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GCAR1 CIHR funding announced to study CAR T-cell therapy for patients with GPNMB-Expressing solid tumors

$3,056,176 over 4 years for a Phase I feasibility and safety trial
GCAR1CIHR funding announced to study CAR T-cell therapy for patients with GPNMB-Expressing solid tumors

GCAR1 is a  Phase I feasibility and safety study of Chimeric Antigen Receptor (CAR) T-cell therapy for patients with relapsed/refractory GPNMB-Expressing solid tumors.

CAR T-cell therapy is a promising new treatment that has been used successfully to treat and even cure refractory blood cancers. It involves taking functional T-cells from the patient, genetically modifying them to target the cancer cell, and then infusing them back into the patient to attack and clear the cancer by harnessing the patient's own immune system. Scientists at the University of Calgary have been able to create a new CAR T-cell product that attacks different types of cancers in mouse models, including a rare type of sarcoma in adolescents and young adults, and other cancers such as breast and kidney cancers.

The researchers want to take the next step to deliver this therapy directly to patients in a clinical trial. The main goal of the proposed clinical trial is to deliver this CAR T therapy to patients, assess for safety (i.e. monitoring for complications related to treatment), and assess for anti-tumor activity. The hope is that this treatment provides benefit for patients that receive this novel therapy. They will be studying how these CAR T cells work, with additional research studies planned on samples obtained as part of this study. There are a number of patients across Canada with tumors that express the same target for these CAR T cells. The goal is to open this trial across multiple sites across Canada, providing a much needed therapy option for patients who would otherwise succumb to their disease.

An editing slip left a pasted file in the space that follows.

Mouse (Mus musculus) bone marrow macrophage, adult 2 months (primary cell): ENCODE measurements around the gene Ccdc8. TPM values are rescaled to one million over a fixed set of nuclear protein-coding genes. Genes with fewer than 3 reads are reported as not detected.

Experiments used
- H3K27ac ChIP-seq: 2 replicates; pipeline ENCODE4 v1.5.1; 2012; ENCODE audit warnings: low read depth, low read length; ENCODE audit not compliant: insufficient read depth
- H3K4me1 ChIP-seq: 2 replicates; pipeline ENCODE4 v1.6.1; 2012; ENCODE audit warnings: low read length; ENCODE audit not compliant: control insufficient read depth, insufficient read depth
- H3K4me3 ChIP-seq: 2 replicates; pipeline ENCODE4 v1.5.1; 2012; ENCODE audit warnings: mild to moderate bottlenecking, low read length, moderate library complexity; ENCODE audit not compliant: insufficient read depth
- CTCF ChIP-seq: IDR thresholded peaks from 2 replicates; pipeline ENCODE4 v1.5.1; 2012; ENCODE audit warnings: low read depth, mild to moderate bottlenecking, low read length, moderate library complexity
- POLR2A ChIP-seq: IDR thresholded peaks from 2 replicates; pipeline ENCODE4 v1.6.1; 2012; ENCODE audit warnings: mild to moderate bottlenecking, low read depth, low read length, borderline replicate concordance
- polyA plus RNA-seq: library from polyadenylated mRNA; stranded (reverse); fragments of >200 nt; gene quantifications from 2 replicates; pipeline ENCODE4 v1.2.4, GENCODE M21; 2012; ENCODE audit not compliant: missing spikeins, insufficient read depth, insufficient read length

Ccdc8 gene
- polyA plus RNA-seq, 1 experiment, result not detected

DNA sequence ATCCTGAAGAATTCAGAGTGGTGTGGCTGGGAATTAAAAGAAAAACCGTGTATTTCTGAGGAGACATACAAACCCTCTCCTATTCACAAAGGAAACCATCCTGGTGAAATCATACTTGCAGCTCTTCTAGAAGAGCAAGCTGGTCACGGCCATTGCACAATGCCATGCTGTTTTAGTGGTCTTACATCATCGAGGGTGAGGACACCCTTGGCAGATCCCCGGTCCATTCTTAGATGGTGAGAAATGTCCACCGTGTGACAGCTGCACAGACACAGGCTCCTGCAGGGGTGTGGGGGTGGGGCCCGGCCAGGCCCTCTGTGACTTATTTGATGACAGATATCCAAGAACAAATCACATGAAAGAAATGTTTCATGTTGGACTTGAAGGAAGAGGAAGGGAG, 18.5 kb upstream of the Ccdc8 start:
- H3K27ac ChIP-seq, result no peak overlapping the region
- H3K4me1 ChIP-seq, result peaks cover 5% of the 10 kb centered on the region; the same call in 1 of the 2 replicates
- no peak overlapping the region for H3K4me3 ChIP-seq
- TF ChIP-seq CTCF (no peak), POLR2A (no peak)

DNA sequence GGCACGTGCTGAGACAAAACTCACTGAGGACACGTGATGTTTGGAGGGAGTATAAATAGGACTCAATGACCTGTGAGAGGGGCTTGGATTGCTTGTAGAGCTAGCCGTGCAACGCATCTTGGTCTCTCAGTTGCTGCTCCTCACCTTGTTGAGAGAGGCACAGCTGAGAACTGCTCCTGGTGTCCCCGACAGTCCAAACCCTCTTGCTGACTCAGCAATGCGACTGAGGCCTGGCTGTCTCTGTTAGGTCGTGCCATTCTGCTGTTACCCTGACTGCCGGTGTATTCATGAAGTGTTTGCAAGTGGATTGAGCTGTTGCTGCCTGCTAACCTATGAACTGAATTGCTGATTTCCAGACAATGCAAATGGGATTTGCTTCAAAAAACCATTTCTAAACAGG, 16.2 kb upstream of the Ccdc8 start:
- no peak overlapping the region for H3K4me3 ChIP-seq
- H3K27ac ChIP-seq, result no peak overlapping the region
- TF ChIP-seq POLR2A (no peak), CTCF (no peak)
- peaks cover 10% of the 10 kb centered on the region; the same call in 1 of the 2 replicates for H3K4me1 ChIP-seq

CAR T therapy will continue to grow as a therapeutic option for patients with refractory malignancies and thus support for this in the early stages will result in significant impact to Canadians and others elsewhere in the future if proven successful.

Principal Investigators: Shafey, Mona; Abdul Razak, Albiruni R; Hay, Kevin A; Henning, Jan-Willem; Kekre, Natasha; Mahoney, Douglas J; Morrissy, Anca S; Noujaim, Jonathan; Simmons, Christine E